2011 Annual Report
1a.Objectives (from AD-416)
Objective 1: To determine the effects of stress factors on woody ornamental susceptibility to ambrosia beetle attack. Objective 2: To characterize the interactions between ambrosia beetle seasonal incidence, plant stress factors, environmental and phenological parameters in relation to ambrosia beetle attacks. Objective 3: Screen insecticide and repellent biopesticides after ‘stress factors’ that predispose trees to attack have been identified.
1b.Approach (from AD-416)
Exotic ambrosia beetles belonging to the subfamily Scolytinae are increasingly being recognized as key pests of field-grown nursery crops. The granulate ambrosia beetle, Xylosandrus crassiusculus, has become a significant pest of ornamental nursery crops stock since accidentally being introduced into the U.S. from Asia. Understanding the impacts of environmental and management-related stressors on the attractiveness of nursery stock to X. crassiusculus will provide critical information for predicting, avoiding and managing ambrosia beetle attacks. Furthermore, characterizing the efficacy of biopesticides will lead to improved management tactics and a reduction in user and nontarget exposure. The objectives of this proposal are to determine the effects of stress factors on woody ornamental susceptibility to ambrosia beetle attack, to characterize the interactions between ambrosia beetle seasonal incidence, plant stress factors, environmental and phenological parameters in relation to ambrosia beetle attacks, and to screen insecticide and repellent biopesticides after ‘stress factors’ that predispose trees to attack have been identified. To address the objectives, a variety of stress factors common to production nurseries will be evaluated using potted trees and attacks will be monitored. Attractant baited traps will also be used to monitor seasonal flight activity of ambrosia beetle species, and a climatic data logger will also be used to correlate activity with air temperature, rainfall, humidity, and sunlight. Tree phenological characteristics will also be monitored, including dormancy break on experimental trees and other common production nursery plants in the area. Ambrosia beetle flight activity will be contrasted with weather data, tree attack data, and tree phenological data. After treatments have been identified that consistently trigger ambrosia beetle attacks, stress treatments will be applied to trees in order to evaluate insecticides and repellents.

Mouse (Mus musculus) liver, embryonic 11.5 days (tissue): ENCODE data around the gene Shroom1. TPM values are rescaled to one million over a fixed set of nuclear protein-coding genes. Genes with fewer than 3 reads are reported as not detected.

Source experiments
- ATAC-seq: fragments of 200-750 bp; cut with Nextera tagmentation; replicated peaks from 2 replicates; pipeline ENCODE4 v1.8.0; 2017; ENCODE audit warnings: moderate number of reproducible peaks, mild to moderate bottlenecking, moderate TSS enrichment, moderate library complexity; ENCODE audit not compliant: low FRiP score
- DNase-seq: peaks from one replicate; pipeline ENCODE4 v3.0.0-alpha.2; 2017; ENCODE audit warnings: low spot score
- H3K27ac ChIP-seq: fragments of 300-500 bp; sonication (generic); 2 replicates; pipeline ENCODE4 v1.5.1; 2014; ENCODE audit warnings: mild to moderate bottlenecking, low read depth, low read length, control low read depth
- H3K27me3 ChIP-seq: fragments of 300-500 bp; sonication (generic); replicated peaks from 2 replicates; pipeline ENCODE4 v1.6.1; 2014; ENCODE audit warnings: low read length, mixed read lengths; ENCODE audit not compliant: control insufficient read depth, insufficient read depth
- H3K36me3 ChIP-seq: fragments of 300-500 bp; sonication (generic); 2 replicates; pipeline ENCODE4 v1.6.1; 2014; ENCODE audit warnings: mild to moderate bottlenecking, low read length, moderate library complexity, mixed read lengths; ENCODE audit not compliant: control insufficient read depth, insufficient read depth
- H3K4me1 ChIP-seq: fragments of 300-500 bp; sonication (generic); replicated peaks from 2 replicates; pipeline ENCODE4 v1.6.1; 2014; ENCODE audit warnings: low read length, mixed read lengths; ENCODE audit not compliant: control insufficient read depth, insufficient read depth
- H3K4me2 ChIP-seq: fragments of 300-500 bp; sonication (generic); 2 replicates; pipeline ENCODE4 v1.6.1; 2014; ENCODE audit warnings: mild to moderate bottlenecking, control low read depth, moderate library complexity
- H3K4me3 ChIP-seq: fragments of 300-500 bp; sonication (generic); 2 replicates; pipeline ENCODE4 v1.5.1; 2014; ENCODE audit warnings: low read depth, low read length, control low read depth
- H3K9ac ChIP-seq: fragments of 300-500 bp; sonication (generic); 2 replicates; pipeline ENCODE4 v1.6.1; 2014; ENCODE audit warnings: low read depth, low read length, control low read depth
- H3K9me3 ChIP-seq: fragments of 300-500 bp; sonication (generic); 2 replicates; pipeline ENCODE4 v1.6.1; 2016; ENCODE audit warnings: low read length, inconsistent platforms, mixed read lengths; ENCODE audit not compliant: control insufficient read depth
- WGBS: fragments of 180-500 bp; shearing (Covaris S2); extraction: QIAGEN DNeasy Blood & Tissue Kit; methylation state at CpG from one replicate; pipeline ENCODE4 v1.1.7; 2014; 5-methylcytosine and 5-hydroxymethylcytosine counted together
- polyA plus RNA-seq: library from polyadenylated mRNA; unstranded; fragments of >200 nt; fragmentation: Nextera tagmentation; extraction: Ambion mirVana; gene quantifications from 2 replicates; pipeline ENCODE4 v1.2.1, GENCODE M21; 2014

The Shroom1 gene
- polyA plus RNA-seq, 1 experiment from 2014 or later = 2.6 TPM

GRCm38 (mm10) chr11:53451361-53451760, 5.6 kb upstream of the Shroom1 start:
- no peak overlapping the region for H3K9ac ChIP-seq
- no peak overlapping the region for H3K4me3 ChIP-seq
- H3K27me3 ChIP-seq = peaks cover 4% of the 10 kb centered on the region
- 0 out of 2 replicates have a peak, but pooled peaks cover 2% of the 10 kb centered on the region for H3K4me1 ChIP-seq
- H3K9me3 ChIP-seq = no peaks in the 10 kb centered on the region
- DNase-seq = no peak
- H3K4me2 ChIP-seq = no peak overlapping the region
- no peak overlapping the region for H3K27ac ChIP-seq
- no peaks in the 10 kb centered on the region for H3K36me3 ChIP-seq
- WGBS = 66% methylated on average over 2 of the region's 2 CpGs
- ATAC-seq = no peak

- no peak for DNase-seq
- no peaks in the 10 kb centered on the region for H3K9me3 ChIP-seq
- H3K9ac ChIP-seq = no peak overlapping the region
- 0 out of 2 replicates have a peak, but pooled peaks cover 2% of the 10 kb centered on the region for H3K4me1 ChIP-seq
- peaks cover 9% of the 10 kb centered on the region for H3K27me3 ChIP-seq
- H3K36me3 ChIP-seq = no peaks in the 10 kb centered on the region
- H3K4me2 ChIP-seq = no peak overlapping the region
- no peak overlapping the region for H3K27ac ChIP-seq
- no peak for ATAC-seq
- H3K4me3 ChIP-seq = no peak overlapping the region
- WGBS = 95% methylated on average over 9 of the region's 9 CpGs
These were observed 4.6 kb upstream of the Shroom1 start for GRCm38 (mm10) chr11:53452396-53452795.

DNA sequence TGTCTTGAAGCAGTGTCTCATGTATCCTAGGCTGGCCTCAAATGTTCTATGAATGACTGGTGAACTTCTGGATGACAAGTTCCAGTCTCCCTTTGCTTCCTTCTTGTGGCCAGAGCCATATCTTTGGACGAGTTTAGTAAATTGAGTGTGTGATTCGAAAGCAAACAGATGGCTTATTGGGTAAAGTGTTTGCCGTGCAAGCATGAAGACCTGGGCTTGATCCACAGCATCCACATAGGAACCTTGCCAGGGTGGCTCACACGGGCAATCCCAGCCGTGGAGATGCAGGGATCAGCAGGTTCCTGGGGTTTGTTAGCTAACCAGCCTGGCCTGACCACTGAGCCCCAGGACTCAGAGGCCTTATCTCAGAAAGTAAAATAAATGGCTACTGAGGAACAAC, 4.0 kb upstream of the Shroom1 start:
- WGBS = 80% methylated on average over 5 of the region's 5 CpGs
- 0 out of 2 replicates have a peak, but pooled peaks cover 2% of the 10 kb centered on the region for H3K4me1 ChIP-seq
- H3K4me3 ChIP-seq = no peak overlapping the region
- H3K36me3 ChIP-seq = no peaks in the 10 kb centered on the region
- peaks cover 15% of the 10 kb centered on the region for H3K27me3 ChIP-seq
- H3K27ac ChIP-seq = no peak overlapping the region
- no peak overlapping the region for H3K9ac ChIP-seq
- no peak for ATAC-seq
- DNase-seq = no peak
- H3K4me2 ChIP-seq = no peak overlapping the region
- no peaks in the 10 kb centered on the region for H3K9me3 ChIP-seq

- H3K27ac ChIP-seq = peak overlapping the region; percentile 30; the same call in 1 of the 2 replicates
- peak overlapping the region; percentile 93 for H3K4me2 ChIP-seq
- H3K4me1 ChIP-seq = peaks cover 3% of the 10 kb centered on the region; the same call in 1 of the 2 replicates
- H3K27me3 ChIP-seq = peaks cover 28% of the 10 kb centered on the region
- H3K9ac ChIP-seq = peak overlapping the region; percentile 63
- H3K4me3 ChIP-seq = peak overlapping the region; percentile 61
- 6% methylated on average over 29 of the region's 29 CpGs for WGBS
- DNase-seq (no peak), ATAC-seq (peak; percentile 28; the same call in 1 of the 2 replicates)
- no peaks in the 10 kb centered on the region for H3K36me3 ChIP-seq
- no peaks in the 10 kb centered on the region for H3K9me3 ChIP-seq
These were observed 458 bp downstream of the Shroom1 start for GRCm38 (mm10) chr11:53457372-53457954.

The cooperator at Tennessee State University (TSU) continued to evaluate the influence of abiotic stress factors on predisposing nursery stock to attacks by ambrosia beetles. Research also focused on correlating flight activity with environmental and phenological parameters, which will ultimately assist with improving the timing and reducing the frequency of insecticide applications. Collaborative research was conducted with ARS scientists in Wooster, Ohio into developing a trap tree strategy for detecting and monitoring ambrosia beetles. The TSU scientists also determined the efficacy of conventional insecticides and environmentally-friendly botanical insecticides for reducing attacks by ambrosia beetles.
This research relates to the following objectives of the parent project: (1) to reduce, through knowledge generated by research, crop losses and damage caused by insect pests of ornamental nursery crops, turf, and other horticultural crops; (2) to develop alternative management strategies for pest control that will reduce dependence upon traditional uses of insecticides, and lessen impact on groundwater.
The authorized departmental officer's designated representative (ADODR) maintained frequent contact via e-mail and telephone conversations with the cooperator/scientist to monitor progress of the research project. A TSU technician also attended an ambrosia beetle organization meeting led by the ADODR at the annual meeting of the Entomological Society of America.